Minor villain Ronnie Brent (Joe Melia) asks DI Jack Regan to investigate the death of his girlfriend, prostitute Janice Wyatt (Lynda Bellingham), after the inquest rules her drug overdose an accident and/or suicide. Brent is convinced she was murdered. And, indeed, she was, as the opening scenes show well-dressed men luring her up to a hotel suite and murdering her, to use as leverage against Charles Baker (Ian Bannen), a high-ranking Member of Parliament meeting with OPEC members about the price of crude oil in Britain. Baker's press secretary, American Elliott McQueen (Barry Foster) seems anxious to cover up the crime and avoid a national scandal, but it's soon clear he's in on the plot, instructing Janice's smiling killers (including Johnson, played by Michael Coles) to "take care" of Brent and Regan when the latter unofficially begins snooping around.

The Sweeney, with its brutality and frank talk of sex (including fleeting nudity) was far beyond what American network television would have allowed in the late-1970s, and Sweeney!, the movie, goes several steps further. Producer Ted Childs and screenwriter Ranald Graham, both veterans of the TV show, strike just the right balance, maintaining the look and spirit of the TV series while amping up both the stakes story-wise and the realism of the violence. The budget, while not much higher than two episodes of the series, is more than adequate. It plays very much like it's picking up where The Sweeney's third season left off.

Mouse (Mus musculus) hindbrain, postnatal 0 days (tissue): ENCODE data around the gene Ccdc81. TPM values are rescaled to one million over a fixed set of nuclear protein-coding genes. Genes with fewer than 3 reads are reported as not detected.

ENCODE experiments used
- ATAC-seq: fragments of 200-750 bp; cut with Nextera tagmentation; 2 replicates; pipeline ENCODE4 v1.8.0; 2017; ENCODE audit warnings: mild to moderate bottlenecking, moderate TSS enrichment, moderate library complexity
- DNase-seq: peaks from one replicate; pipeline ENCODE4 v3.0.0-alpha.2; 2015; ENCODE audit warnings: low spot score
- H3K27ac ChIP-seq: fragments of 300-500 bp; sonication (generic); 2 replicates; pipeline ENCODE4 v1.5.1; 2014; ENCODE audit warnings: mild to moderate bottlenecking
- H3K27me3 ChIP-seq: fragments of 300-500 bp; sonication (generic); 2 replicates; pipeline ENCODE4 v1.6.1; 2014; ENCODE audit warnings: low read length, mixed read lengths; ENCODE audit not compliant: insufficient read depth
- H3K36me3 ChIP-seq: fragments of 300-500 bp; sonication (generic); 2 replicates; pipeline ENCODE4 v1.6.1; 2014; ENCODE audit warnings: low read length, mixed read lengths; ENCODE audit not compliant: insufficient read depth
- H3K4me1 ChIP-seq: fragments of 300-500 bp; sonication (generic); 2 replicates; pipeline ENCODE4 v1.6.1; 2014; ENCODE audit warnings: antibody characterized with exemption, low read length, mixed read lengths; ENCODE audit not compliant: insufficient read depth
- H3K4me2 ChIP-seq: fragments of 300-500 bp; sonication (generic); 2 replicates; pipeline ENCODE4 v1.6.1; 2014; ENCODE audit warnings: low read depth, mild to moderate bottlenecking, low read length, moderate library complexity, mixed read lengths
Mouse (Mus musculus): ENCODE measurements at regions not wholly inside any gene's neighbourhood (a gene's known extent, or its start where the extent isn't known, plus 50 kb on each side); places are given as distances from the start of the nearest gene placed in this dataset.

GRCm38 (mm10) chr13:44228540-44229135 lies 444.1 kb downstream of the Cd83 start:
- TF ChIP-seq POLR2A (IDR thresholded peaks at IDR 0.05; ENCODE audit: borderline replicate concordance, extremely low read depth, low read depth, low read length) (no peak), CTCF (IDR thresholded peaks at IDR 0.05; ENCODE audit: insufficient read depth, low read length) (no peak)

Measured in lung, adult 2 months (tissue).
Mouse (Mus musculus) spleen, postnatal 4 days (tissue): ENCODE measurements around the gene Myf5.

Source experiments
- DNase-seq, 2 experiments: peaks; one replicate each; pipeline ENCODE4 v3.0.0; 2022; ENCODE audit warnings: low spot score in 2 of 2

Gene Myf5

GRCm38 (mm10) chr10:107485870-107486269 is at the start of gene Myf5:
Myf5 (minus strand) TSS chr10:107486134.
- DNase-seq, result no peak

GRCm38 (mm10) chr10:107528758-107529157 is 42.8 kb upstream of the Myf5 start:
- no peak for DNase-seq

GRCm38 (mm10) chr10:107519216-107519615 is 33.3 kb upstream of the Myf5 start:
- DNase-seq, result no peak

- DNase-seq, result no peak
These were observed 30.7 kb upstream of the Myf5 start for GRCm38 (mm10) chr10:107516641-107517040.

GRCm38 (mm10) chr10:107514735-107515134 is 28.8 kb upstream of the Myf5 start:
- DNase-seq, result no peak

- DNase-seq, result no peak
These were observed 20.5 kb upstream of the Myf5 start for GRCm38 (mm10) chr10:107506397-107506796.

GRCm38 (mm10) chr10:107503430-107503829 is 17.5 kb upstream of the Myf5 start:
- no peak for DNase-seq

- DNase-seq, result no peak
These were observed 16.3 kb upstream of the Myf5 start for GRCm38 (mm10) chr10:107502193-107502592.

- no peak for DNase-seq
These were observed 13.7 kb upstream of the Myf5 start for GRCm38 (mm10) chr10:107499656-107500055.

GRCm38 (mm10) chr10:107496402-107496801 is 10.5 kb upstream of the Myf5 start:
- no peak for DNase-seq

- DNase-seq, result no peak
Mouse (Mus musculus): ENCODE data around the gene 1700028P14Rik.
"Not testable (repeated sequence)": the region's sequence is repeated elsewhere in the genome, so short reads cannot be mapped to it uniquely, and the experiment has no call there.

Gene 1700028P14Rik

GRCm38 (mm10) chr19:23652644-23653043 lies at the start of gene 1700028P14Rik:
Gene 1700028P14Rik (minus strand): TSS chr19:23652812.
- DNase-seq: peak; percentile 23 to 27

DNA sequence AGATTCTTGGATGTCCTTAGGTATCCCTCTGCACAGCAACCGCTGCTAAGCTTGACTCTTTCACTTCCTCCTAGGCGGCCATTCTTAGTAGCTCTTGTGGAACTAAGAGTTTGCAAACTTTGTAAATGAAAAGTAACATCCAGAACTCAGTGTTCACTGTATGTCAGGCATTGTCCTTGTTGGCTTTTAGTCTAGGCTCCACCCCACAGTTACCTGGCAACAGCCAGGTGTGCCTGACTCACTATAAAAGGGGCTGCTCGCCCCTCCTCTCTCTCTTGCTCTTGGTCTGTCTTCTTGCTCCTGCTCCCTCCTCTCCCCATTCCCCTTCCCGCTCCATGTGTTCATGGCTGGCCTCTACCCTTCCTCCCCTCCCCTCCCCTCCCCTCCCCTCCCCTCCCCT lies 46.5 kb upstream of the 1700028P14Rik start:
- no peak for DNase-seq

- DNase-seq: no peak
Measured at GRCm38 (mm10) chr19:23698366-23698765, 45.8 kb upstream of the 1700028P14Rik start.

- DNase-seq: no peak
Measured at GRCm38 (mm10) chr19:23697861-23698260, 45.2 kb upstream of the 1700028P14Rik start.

It's too bad, however, the filmmakers didn't aim just a bit higher. Barry Foster, the serial killer in Hitchcock's Frenzy (1972) affects an unconvincing American accent, which is distracting. For a little bit more money, the filmmakers could have hired an American name actor - Anthony Perkins comes to mind - that could have added to the verisimilitude while making Sweeney! more marketable abroad. Fans of the series also missed Garfield Morgan, whose staid, cool demeanor helped balance the frequently out-of-control Regan. Morgan declined to appear in Sweeney! because his role was deemphasized to the point of being little more than a cameo. A bit of rewriting might have satisfied the actor. (Morgan is also absent for most of The Sweeney's fourth and final season, a loss keenly-felt.)

Finally, Denis King's score is rather bland, generic cop/action-thriller music, ‘70s style. Jazz pianist Harry South wrote the iconic theme music for the TV series, whose opening and end titles had distinctive graphics. Even the act breaks were memorable. It's a pity those weren't adapted for the movie version, either.